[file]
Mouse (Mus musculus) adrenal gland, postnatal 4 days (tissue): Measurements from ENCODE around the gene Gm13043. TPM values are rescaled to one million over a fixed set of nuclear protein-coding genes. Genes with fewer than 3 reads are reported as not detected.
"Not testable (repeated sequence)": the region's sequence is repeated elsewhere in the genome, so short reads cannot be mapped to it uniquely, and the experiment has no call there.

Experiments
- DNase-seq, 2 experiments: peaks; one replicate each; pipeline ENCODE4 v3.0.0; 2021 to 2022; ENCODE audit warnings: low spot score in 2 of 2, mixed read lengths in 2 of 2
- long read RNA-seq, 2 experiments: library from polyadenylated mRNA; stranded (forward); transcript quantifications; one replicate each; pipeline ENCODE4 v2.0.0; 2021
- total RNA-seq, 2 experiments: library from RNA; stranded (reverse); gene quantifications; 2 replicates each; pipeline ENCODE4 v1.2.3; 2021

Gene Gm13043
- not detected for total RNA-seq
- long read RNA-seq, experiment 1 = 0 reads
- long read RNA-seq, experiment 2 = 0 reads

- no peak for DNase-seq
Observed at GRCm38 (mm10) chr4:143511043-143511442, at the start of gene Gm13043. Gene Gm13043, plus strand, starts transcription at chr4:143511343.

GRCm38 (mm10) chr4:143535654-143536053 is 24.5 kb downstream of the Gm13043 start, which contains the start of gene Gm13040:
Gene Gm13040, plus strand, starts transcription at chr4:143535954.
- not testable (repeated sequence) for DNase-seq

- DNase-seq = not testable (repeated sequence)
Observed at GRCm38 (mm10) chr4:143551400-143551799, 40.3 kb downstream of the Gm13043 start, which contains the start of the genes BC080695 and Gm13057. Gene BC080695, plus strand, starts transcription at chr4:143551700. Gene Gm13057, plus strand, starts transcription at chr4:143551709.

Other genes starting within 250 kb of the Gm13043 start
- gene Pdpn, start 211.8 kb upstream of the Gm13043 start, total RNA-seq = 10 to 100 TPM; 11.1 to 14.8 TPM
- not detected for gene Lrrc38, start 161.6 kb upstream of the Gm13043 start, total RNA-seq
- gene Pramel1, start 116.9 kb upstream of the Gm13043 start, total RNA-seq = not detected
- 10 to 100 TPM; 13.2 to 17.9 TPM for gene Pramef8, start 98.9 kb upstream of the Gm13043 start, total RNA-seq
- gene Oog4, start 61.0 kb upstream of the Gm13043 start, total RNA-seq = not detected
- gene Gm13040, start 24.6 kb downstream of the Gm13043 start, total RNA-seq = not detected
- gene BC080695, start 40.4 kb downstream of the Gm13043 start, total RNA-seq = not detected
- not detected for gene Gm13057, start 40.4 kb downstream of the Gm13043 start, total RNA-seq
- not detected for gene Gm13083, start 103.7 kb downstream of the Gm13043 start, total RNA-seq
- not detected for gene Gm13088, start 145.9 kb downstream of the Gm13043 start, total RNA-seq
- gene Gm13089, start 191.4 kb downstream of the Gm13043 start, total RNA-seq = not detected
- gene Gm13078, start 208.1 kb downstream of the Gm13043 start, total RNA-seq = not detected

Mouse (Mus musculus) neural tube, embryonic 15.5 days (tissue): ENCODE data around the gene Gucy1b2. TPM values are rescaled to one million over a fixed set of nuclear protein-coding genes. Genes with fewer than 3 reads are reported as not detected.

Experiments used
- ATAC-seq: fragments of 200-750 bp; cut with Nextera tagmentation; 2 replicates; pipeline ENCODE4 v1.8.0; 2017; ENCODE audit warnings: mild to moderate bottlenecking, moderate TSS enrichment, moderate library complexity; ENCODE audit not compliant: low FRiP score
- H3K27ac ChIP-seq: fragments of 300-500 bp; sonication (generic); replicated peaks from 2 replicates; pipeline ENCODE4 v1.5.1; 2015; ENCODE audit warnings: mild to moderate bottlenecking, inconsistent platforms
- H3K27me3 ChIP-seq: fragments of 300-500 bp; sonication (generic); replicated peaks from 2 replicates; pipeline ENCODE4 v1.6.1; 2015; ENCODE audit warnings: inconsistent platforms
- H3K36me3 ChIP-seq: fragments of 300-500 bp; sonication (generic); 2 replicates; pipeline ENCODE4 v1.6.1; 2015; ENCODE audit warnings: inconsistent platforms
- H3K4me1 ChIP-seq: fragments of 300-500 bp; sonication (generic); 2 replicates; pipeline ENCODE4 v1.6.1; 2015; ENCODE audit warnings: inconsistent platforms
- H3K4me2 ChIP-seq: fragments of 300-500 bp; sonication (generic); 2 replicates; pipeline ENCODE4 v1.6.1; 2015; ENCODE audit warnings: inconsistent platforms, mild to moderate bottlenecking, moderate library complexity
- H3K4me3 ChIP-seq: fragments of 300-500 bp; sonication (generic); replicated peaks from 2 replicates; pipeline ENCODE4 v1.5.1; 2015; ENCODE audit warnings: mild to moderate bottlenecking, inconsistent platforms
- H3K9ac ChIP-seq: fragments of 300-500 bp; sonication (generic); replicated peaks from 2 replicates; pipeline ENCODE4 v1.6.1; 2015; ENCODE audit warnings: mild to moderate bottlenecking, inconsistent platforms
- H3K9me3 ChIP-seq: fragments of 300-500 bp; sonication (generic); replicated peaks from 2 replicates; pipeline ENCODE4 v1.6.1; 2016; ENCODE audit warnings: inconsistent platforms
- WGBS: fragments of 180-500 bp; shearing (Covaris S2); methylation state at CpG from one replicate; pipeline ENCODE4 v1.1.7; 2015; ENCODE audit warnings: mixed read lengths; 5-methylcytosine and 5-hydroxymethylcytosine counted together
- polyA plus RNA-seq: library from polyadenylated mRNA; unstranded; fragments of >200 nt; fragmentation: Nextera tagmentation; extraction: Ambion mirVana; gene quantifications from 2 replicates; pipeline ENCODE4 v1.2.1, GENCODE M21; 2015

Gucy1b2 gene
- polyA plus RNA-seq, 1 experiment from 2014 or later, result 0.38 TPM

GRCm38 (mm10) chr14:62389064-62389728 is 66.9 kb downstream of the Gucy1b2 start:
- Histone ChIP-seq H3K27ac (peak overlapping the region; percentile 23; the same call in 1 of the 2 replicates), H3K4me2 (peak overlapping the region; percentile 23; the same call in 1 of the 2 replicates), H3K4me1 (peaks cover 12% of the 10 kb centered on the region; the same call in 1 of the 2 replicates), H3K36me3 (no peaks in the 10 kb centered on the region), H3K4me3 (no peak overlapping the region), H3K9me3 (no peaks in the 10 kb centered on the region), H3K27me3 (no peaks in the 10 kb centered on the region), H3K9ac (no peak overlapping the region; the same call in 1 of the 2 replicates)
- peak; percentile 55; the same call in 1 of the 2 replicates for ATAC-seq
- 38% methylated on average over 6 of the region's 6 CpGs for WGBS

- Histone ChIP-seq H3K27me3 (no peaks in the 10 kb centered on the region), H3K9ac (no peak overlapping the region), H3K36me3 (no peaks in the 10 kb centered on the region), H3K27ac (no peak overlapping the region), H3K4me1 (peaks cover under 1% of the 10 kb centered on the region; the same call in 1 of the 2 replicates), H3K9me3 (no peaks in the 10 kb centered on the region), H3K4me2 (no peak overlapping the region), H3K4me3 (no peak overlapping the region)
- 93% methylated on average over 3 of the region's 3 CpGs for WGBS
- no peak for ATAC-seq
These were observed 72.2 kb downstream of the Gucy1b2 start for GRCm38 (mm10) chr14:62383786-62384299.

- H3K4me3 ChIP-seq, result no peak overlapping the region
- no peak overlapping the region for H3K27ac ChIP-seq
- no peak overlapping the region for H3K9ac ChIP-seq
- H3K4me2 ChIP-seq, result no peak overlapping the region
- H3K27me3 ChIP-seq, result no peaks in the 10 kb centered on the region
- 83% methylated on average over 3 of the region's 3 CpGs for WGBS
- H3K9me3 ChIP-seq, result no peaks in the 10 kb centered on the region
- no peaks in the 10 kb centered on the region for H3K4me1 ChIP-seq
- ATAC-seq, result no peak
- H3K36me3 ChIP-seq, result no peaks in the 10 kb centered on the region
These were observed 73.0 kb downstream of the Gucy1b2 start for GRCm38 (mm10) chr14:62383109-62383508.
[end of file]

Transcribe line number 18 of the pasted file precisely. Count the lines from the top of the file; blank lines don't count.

Other genes starting within 250 kb of the Gm13043 start